Turtles in a Half Shell

Junn Island, Damaniyat Islands Oman
On a moonlit night we followed our Omani guide to the beach at Ras Al Jinz, shoes crunching softly on the gravel and then softer as the ground beneath turned to sand.   His white dishdasha swooshed, like holy tent flaps in the wind, and he illuminated the path for those behind with a small flashlight.  This is a route he has taken dozens, hundreds of times over the past few years since the Sultanate of Oman reclaimed the area as a nature preserve to stop tourists from disrupting crucial nesting periods of the endangered Green Turtle with garbage, noise, light pollution and the ubiquitious white range rovers that cruise the peninsula.     

Our Driving Route
Ras Al Jinz and its neighboring Ras Al Hadd are some of the most important sea turtle nesting beaches in the world.  The magnificent coral along 2000 kilometers of Omani coastline, including these two spots, provide important feeding grounds and Oman’s relative geography is integral to the migratory route these critters undertake each year.  Although 5 species of sea turtles can be found in Oman (Green, Loggerhead, Olive Ridley, Hawsbilll, Leatherback) Green are most common and what we saw that night.

A mother turtle, at least 70 pounds, heaved out of the ocean and slowly, very slowly, dug herself into a nesting hole with her flippers.  The beach is pocked with holes like this ranging from 3 to almost 5 feet in diameter.  Egg laying complete, we watched a few turtles make their way back into the ocean, disappearing into the waves and the night.  On a 4 AM run back to the beach we saw two baby turtles scamper, that’s really the only word, into the surf for the first time.  Mothers lay up to 100 eggs each of three nesting trips a year before leaving the turtles to hatch and make their way to the sea. 

Or not. 

Some estimate that in natural conditions only 2 or 3 hatchlings in every 10,000 survive to maturity.  Seagulls and desert foxes await the new turtles on the beach and once they enter the sea a new band of predators stand guard. 

To get to Ras Al Jinz, we drove south along the coast from Muscat, past crags of limestone that nosedive into turquoise oceans below.  Sand pale and fine where it isn’t made up entirely of ground shells.  On an earlier day of our Winter Break we swam in the Bimmah sinkhole a few miles inland from these beaches – water saltier than the ocean and clear blue/green until the caverns below disappear into the earth.  The depths of the sinkhole caves are unmeasured and largely unexplored at this point.  Back on the beach we set out a picnic under a limestone crag at low tide and hunted for shells, sea urchins, octopus and hermit crabs.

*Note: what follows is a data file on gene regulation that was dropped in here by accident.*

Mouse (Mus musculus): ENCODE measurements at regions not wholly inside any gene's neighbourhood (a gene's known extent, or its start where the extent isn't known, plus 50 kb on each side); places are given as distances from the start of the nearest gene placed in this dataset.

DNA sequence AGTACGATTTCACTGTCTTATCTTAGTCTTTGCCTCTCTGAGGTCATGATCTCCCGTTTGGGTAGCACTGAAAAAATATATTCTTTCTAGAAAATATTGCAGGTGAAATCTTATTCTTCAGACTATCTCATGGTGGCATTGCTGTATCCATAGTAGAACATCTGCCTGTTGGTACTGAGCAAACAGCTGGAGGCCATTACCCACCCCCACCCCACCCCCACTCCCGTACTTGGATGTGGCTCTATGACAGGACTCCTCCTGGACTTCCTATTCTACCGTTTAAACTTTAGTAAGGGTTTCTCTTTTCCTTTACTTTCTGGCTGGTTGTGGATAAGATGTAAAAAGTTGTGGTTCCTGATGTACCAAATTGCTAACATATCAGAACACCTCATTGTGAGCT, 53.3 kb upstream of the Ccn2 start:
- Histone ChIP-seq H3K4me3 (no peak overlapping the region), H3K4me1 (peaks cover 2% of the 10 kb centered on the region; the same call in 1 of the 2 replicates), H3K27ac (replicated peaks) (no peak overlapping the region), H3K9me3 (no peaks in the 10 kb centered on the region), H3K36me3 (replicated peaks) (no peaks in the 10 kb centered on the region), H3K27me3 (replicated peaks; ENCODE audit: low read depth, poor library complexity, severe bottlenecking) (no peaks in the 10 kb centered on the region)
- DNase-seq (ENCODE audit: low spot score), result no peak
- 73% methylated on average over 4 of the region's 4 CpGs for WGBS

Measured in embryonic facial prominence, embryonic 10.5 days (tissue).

Bimmah Sinkhole
On our way back from the turtle reserve we stopped at the only remaining traditional dhow shipbuilding yard in Oman and saw a few massive sea vessels being built.

 The Saturday before our winter break ended we set out for one last adventure at sea and spent the morning snorkeling around the Damaniyat islands, 45 minutes north of Muscat.  I’d heard stories of whale sharks lurking in the coral but didn’t see one this time around.  My locally produced snorkel guide assures me that whale sharks surrounding Oman aren’t dangerous to sensible humans….  But on an early trip out, floating above hundreds of fish popping in and out of coral, Max and I saw a turtle not 2 meters away from us.  Having been “trained” in the ways of turtle observing at the reserve a week before we were cautious, but being excitable humans we were also curious and followed him.  We kept out distance behind and never touched him (big no no) but the thrill was incredible.  We saw quite a few more turtles in the reef and then beached ourselves on the sand to take it all in.

1 comment:

  1. I loved my trip to these islands and saw turtles too, but only on the pictures once I looked at them on my computer! They were babies! Love your posts and I hope to make one more trip to Muscat before I depart this region for good in Jne!